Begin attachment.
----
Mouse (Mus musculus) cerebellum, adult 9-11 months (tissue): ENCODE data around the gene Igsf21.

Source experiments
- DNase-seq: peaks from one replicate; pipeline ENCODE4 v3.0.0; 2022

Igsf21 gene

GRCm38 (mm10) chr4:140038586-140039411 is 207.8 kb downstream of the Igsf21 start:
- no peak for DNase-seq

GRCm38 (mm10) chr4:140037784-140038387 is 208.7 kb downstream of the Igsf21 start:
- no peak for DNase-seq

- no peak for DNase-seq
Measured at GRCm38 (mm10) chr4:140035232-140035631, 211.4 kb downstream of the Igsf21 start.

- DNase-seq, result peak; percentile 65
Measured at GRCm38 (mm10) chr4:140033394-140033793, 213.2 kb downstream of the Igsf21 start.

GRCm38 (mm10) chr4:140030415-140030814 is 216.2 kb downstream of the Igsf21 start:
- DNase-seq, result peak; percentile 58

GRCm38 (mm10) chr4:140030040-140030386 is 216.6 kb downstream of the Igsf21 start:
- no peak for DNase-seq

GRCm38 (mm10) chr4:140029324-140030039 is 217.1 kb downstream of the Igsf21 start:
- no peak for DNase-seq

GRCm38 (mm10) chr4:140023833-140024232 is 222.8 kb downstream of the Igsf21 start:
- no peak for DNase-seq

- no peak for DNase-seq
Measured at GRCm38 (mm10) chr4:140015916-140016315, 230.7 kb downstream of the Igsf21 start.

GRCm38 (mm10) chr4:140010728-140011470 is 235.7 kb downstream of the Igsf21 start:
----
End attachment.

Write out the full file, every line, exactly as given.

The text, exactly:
Mouse (Mus musculus) cerebellum, adult 9-11 months (tissue): ENCODE data around the gene Igsf21.

Source experiments
- DNase-seq: peaks from one replicate; pipeline ENCODE4 v3.0.0; 2022

Igsf21 gene

GRCm38 (mm10) chr4:140038586-140039411 is 207.8 kb downstream of the Igsf21 start:
- no peak for DNase-seq

GRCm38 (mm10) chr4:140037784-140038387 is 208.7 kb downstream of the Igsf21 start:
- no peak for DNase-seq

- no peak for DNase-seq
Measured at GRCm38 (mm10) chr4:140035232-140035631, 211.4 kb downstream of the Igsf21 start.

- DNase-seq, result peak; percentile 65
Measured at GRCm38 (mm10) chr4:140033394-140033793, 213.2 kb downstream of the Igsf21 start.

GRCm38 (mm10) chr4:140030415-140030814 is 216.2 kb downstream of the Igsf21 start:
- DNase-seq, result peak; percentile 58

GRCm38 (mm10) chr4:140030040-140030386 is 216.6 kb downstream of the Igsf21 start:
- no peak for DNase-seq

GRCm38 (mm10) chr4:140029324-140030039 is 217.1 kb downstream of the Igsf21 start:
- no peak for DNase-seq

GRCm38 (mm10) chr4:140023833-140024232 is 222.8 kb downstream of the Igsf21 start:
- no peak for DNase-seq

- no peak for DNase-seq
Measured at GRCm38 (mm10) chr4:140015916-140016315, 230.7 kb downstream of the Igsf21 start.

GRCm38 (mm10) chr4:140010728-140011470 is 235.7 kb downstream of the Igsf21 start: